The general insight of NIE and rent seeking theories is that governance systems that lower transaction costs and minimise state interventions are better for promoting economic growth because they permit greater market efficiency. These economic theories were translated into a concrete set of proposals on governance and the role of the state in the economy that, in broad terms, involved: minimising state interventions in the economy, strengthening the rule of law, securing the property rights of individuals and businesses and lowering corruption and rent seeking through greater democratic accountability. These ‘good governance’ institutions are the ones most normally associated with rich industrialised countries, but are often absent to varying extents in developing countries. The good governance agenda has had a particularly large impact on the policy agenda in Africa – evident from numerous policy documents the extent to which good governance reforms have been integrated within conditionally placed on loans by the World Bank and the IMF, and the formal acceptance of the good governance agenda by many African leaders.
Good Governance Agenda: Counter Argument
There is, however, an important counter argument to this consensus that suggests that governance may not be important for explaining African economic performance. Prominent economists such as Jeffrey Sachs have argued that other factors, such as geography and the burden of infectious diseases, are much more important for explaining poor economic performance than systems of governance in Africa. They suggest that even if good governance could be implemented in Africa, this would not lead to better outcomes for economic growth without massive increases in infrastructure investment to overcome the costs associated with geography and disease. In a related argument, Glaeser and his colleagues (2004) suggest that much higher investments in education and human capital development would trigger better economic performance than improved governance. An alternative to both the good governance agenda and those that deny the importance of governance has been gaining prominence in recent years, associated with Dani Rodrik, Mushtaq Khan and Ha-Joon Chang. These scholars question the theoretical and empirical basis of the good governance agenda and argue that while governance is critical to economic performance, the most important institutions for economic development are not those identified by the good governance agenda. Khan (2011) calls these institutions the ‘market-enhancing’ governance agenda. Khan (2011) says that ‘no country achieved significant good governance capabilities before they developed’. He goes on to say that successful countries achieved better governance as described by good governance characteristics by having other governance capabilities that allowed them to grow and then sequentially developed aspects of good governance as the growth process generated resources to pay for the public good that good governance represents. The growth-enhancing governance agenda, according to Khan (2011), is ‘about identifying significant market failures country by country, and developing the capabilities to respond to them in ways that limit the risk of government failures.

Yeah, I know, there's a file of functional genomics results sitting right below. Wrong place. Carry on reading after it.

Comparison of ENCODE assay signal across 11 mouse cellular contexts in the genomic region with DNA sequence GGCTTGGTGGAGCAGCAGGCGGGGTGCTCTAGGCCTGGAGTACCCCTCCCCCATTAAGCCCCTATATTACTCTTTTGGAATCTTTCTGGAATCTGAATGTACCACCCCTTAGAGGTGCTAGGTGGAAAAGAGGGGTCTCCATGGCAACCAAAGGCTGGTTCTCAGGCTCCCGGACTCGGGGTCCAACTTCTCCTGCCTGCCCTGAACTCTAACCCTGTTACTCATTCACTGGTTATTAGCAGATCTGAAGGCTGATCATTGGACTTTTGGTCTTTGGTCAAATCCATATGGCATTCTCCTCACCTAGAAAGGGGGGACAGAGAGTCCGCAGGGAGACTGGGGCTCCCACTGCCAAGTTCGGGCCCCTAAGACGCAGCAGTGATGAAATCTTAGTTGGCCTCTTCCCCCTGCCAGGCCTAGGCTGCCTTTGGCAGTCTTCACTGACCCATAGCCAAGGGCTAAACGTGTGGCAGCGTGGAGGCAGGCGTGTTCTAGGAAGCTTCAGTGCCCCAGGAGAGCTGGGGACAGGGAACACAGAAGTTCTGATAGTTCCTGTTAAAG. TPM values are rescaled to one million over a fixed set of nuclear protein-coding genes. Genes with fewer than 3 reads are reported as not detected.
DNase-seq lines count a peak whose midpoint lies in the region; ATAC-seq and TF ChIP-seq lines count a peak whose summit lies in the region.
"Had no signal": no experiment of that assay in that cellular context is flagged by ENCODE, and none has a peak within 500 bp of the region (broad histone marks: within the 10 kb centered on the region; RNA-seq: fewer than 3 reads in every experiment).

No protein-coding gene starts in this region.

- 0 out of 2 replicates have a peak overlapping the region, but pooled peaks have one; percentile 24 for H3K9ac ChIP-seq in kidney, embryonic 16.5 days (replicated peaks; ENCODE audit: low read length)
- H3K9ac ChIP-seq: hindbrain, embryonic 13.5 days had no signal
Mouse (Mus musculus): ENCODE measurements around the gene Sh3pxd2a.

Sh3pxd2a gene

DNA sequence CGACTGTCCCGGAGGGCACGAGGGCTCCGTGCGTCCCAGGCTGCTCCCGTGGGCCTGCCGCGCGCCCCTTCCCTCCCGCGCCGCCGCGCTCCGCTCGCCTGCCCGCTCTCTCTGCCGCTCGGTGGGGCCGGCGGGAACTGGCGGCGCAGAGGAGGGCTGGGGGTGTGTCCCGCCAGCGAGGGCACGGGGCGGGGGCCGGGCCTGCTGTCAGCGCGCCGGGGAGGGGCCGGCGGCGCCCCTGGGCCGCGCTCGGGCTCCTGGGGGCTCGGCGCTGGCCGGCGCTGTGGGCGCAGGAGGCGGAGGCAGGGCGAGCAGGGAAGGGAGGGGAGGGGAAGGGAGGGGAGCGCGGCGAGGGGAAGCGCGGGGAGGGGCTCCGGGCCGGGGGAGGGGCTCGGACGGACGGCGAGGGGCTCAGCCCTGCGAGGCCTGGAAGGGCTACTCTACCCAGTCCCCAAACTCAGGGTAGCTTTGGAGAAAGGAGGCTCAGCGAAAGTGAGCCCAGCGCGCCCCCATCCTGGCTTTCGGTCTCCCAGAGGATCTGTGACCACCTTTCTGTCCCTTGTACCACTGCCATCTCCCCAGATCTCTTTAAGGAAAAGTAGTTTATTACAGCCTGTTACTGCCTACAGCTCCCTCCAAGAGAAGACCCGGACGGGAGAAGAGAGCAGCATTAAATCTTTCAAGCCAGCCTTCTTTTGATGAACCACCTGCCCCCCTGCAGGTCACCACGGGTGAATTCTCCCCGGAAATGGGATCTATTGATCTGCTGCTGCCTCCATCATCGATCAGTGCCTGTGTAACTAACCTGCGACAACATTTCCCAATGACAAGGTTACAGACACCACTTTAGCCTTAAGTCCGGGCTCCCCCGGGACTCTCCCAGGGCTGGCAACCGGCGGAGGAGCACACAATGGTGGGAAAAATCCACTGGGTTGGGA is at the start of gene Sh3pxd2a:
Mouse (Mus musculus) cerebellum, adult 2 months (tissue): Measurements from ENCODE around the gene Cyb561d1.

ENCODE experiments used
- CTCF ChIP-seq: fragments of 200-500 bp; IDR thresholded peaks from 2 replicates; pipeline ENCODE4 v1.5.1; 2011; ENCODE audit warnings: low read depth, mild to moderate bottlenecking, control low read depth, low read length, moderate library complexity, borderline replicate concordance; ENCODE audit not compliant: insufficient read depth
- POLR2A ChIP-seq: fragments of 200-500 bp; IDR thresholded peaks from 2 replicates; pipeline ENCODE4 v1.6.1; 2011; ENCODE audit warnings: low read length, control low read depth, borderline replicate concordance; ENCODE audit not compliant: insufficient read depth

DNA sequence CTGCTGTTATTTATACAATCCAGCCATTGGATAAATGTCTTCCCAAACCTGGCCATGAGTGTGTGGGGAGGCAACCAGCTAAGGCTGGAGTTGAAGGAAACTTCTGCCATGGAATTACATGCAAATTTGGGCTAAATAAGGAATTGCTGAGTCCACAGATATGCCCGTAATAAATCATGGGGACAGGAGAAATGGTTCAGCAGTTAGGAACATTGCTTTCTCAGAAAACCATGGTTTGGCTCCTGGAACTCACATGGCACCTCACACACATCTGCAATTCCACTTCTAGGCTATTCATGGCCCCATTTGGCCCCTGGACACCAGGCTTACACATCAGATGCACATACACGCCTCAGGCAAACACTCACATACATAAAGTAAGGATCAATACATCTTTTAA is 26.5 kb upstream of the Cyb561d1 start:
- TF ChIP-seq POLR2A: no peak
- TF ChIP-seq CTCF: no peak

The creation of measurements of institutional quality since the 1990s has supported the rise of the good governance agenda. Given the difficulties in directly measuring governance, quantifying governance has involved identifying proxy indicators for governance attributes based on both ‘objective’ and ‘subjective’ measures. Examples of objective measures of governance include counting the number of civil wars, coups, or political assassinations or the number of political parties to assess the quality of the democratic institutions or counting the number of corruption cases taken to court to assess the level of corruption. The problem with these types of objective measurements is that they may be a poor proxy for the underlying governance characteristic that we are trying to capture. The frequency of elections and the number of parties may be a poor proxy for the essence of democracy in terms of the government’s accountability to the people, and the number of corruption cases that actually end up in court may be very few compared to the level of corruption in a country. On the other hand, subjective measures are based on surveys of business people to assess their perceptions of the quality of governance. In addition, surveys of individuals and households such as the ‘Afrobarometer’, have been a relatively new growth area in the study of governance. These large surveys of citizens are important in terms of assessing people’s normative attitudes to institutions but are much less useful in terms of providing direct information about the relationship between different institutions and economic growth.